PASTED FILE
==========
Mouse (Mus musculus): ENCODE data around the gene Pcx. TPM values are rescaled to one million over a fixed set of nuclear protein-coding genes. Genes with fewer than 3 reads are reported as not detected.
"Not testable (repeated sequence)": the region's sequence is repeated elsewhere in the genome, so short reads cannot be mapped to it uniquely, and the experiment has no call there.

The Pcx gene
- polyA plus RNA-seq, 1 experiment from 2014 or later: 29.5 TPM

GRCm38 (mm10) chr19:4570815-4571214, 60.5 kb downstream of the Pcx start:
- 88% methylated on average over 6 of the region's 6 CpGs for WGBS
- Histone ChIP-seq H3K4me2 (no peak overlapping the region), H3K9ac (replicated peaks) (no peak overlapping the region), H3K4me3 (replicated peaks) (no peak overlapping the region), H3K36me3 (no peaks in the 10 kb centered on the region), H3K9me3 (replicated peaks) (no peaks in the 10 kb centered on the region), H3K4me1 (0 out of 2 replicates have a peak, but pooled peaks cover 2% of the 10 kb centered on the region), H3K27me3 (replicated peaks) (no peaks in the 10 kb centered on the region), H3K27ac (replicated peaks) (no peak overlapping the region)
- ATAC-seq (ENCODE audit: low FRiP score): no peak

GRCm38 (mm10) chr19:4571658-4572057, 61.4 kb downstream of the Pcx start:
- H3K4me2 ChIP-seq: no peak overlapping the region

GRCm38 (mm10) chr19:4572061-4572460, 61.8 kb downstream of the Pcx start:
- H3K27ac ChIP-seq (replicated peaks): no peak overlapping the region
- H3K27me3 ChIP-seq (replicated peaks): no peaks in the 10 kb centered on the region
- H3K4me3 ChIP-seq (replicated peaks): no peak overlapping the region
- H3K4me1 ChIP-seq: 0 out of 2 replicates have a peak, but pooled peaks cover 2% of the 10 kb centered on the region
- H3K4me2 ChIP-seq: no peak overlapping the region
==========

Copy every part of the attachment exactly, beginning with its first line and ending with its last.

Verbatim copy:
Mouse (Mus musculus): ENCODE data around the gene Pcx. TPM values are rescaled to one million over a fixed set of nuclear protein-coding genes. Genes with fewer than 3 reads are reported as not detected.
"Not testable (repeated sequence)": the region's sequence is repeated elsewhere in the genome, so short reads cannot be mapped to it uniquely, and the experiment has no call there.

The Pcx gene
- polyA plus RNA-seq, 1 experiment from 2014 or later: 29.5 TPM

GRCm38 (mm10) chr19:4570815-4571214, 60.5 kb downstream of the Pcx start:
- 88% methylated on average over 6 of the region's 6 CpGs for WGBS
- Histone ChIP-seq H3K4me2 (no peak overlapping the region), H3K9ac (replicated peaks) (no peak overlapping the region), H3K4me3 (replicated peaks) (no peak overlapping the region), H3K36me3 (no peaks in the 10 kb centered on the region), H3K9me3 (replicated peaks) (no peaks in the 10 kb centered on the region), H3K4me1 (0 out of 2 replicates have a peak, but pooled peaks cover 2% of the 10 kb centered on the region), H3K27me3 (replicated peaks) (no peaks in the 10 kb centered on the region), H3K27ac (replicated peaks) (no peak overlapping the region)
- ATAC-seq (ENCODE audit: low FRiP score): no peak

GRCm38 (mm10) chr19:4571658-4572057, 61.4 kb downstream of the Pcx start:
- H3K4me2 ChIP-seq: no peak overlapping the region

GRCm38 (mm10) chr19:4572061-4572460, 61.8 kb downstream of the Pcx start:
- H3K27ac ChIP-seq (replicated peaks): no peak overlapping the region
- H3K27me3 ChIP-seq (replicated peaks): no peaks in the 10 kb centered on the region
- H3K4me3 ChIP-seq (replicated peaks): no peak overlapping the region
- H3K4me1 ChIP-seq: 0 out of 2 replicates have a peak, but pooled peaks cover 2% of the 10 kb centered on the region
- H3K4me2 ChIP-seq: no peak overlapping the region